And while I am thinking about it, comparing the way humans have viewed “inferior cultures” to how we look at cow seems a bit ignorant. Humans share communication and compassion, education and history. Animals have the right to live and thrive, but I would never consider them on the same level as humans. You may interpret that as “ignorant”, to which I would advise you reference the food chain. The vast majority of animals are not able to return the same courtesy you would extend them.

        And I do believe science does support our consumption of animal meat. Without extensive use of supplements and extracts from a multitude of plants, there is no way to provide the same nutrients and minerals we get from meat. Its basic biochemistry.

        February 22, 2013
        • Good Morning TJ – We ascribe rights to varying degrees all the time. At a certain age one doesn’t have the right to vote or drive. Minors also don’t have the “right” to avoid (or be denied) an education. No one is saying to give animals the same “equality” as humans in choices of that aren’t relative to their needs or capabilities of enjoying. No one is saying to give them “a right” to drive, vote or buy property.

          But there are negative rights – And the right not to be harmed is one of them that many are struggling to achieve. If all things are equal in the way that nonhumans value their lives equal to us – Then at the very least they should be give “the right” not to be property; To not have their bodily integrity compromised. Simply put – They should have the right to be left alone.

          “The food chain”? Honestly, those who eat closest to the main source of energy (the sun) are the ones eating closest to that nutrition. Plants provide that. Animals filter it – Inefficiently I might add.

          Furthermore, 92% of the species on this planet operate in mutual cooperation and harmony with each other. Only a small handful are “true predators”. Why should man model himself after the most violent and destructive of those when he has other options not to? We don’t follow nonhuman’s mating rituals, their care for their bodies, or their defecation habits – Then why fashion our food choices around what other beings do?

          Finally, you’re wrong about the “extensive use of supplements”. Please do some research on the web regarding vegan nutrition. The way I figure Bill Clinton has the best health care that money can buy… Not only has his physical condition improved dramatically since living on a plant based diet but his doctors suggested this option to begin with. There are countless Vegan success stories and Vegan athletes dispelling every myth there is about needing meat (or supplements) to be strong/healthy. It’s just not true. 😉

          February 22, 2013
  • Stacey

    Interesting article! I am equally fascinated by this phenomena of denial in human beings. I see it with friends of mine who all claim to be animal lovers, having studied animal science with me, but all of whom are meat eaters. Somehow humans have developed this hierarchy for animals where companion animals are on top and deserve to be treated with respect and animals bred for food at the bottom. Yet it is known that pigs have an intelligence equal to or in fact higher than dogs.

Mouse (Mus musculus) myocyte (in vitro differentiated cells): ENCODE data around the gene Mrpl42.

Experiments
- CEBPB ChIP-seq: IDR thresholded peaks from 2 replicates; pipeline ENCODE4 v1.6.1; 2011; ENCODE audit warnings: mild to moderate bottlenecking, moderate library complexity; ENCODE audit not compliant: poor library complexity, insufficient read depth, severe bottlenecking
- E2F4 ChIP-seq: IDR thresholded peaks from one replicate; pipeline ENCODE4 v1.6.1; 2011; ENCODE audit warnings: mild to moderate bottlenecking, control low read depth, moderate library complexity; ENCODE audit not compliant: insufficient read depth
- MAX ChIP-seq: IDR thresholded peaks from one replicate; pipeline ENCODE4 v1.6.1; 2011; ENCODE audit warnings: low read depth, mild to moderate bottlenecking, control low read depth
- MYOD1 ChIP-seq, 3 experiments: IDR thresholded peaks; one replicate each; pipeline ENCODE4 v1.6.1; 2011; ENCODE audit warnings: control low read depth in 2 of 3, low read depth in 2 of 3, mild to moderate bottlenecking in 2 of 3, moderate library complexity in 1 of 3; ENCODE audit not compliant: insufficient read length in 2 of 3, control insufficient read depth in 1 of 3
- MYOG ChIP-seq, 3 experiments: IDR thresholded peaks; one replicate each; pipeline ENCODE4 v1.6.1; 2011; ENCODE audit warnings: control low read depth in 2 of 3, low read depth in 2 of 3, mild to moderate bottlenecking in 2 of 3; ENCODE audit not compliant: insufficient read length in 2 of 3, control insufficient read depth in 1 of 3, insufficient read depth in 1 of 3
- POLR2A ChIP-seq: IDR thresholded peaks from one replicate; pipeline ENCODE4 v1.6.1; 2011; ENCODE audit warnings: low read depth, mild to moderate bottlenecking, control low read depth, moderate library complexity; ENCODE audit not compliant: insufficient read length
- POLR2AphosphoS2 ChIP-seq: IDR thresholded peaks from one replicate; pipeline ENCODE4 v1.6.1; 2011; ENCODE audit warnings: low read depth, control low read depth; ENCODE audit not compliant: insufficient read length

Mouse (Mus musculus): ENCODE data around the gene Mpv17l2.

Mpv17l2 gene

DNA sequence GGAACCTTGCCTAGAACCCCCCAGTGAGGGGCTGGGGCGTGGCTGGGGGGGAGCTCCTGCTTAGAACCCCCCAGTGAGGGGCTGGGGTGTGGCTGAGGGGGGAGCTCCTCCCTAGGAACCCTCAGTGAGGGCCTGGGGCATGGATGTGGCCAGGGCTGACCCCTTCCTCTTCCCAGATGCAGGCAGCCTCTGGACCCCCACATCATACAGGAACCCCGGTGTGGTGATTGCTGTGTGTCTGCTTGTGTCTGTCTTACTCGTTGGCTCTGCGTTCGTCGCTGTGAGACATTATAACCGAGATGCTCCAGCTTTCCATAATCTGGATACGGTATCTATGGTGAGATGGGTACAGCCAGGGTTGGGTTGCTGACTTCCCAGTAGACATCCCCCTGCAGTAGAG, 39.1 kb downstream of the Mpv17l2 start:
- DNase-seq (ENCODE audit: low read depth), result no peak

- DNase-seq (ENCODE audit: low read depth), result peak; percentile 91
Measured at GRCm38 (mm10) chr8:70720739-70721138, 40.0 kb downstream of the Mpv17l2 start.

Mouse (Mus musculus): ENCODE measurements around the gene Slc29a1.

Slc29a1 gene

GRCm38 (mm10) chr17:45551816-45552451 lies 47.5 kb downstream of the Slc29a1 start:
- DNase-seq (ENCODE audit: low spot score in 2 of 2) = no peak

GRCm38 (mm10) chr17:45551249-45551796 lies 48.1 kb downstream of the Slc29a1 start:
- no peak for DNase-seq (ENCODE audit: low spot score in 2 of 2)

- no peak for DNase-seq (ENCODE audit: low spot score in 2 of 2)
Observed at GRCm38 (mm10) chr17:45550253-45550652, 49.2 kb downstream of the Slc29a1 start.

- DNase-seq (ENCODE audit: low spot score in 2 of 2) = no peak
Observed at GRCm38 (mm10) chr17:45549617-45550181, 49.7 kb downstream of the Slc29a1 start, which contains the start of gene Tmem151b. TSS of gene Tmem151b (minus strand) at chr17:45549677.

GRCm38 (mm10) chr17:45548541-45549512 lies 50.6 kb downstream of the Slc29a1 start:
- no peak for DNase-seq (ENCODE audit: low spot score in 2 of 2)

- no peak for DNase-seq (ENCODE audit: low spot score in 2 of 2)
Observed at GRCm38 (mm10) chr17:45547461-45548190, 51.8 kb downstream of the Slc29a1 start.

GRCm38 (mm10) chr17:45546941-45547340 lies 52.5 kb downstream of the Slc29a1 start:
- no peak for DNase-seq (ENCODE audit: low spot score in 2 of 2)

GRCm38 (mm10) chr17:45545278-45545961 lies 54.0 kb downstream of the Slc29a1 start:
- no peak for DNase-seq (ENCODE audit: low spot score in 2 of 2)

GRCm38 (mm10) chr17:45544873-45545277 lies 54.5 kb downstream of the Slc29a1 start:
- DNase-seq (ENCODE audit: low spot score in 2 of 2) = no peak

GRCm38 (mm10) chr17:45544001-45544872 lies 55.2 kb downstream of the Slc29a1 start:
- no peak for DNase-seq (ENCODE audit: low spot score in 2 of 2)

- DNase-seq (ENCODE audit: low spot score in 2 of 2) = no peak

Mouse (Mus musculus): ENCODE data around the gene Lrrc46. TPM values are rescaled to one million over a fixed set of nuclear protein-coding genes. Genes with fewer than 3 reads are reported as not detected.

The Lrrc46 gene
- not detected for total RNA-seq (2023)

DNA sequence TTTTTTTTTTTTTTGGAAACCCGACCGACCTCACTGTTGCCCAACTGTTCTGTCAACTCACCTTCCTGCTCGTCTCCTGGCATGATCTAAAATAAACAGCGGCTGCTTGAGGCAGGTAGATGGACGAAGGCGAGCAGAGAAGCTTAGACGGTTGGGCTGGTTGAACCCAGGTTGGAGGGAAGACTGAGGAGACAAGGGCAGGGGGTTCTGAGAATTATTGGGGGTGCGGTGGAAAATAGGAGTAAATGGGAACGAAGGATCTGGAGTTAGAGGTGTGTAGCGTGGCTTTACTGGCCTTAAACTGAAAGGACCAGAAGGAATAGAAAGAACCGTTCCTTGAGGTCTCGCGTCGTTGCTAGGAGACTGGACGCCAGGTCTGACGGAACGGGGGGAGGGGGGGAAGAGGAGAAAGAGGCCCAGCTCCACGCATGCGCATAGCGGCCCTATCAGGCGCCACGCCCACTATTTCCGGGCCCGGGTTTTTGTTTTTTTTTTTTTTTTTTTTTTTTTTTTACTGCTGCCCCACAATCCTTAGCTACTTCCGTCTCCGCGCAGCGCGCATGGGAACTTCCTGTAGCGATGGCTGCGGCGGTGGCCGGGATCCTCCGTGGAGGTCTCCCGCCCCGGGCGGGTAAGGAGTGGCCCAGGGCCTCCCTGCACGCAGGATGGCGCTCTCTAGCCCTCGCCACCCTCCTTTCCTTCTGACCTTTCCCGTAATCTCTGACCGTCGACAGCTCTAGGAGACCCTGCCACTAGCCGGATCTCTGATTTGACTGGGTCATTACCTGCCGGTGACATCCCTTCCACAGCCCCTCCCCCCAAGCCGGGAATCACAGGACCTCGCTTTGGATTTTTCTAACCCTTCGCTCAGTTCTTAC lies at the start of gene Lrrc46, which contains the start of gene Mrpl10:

February 22, 2013
  • Stacey

    This kind of argument was used by whites to justify keeping slaves, as they led themselves to believe their slaves had lesser intelligence. But I am also interested as to why we believe that things of lesser intelligence are able to be treated poorly in the first place. Life is life, and it all deserves to be treated respectfully. I mean we don’t mistreat or kill folks with mental disabilities or lower IQs than ourselves. Having lower intelligence doesn’t mean you can’t feel fundamental things like pain and fear. I like to live me life trying my best to not inflict either of those two things on ANY living creature.

    February 22, 2013
    • Excellent point Stacey! May you live long and well in the model of the Golden Rule!

      February 22, 2013
    • Exactly what I wanted to say! Thank you 🙂

      February 22, 2013
  • Hi – I’m sorry I must have misunderstood you when I read “the idea of giving up meat because animals have feelings is silly” – You must have meant to say that “giving up meat if it’s necessary for survival is silly”. And I would agree with that. No one is recommending suicide by starvation if there are no other food sources around – Say if we were Inuits or lived in the bush… I totally agree that eating anybody is probably fair game under those conditions.

    Actually most of the world does indeed live on mostly plant foods. Flesh is a rare addition into many diets. You’ll find with a bit of research that it is the U.S., Canadian and Australian meat industries that are literally pushing their products and our Western diets into these other countries who have done quite well without.

    That said, certainly in our first worlds – we have access to all the vegetables, fruits, legumes, beans, nuts, seeds and so forth that can be made stable for year round storage and use. Again, no one is advocating starvation or deprivation.

    I respect all life too and would never steal anyone’s life unless mine were threatened if I didn’t… And I would do it with much regret and grief. A planned meal with other alternatives would never fit that criteria – No matter how many parts of the animal I consumed… To the victim none of that makes any difference at all.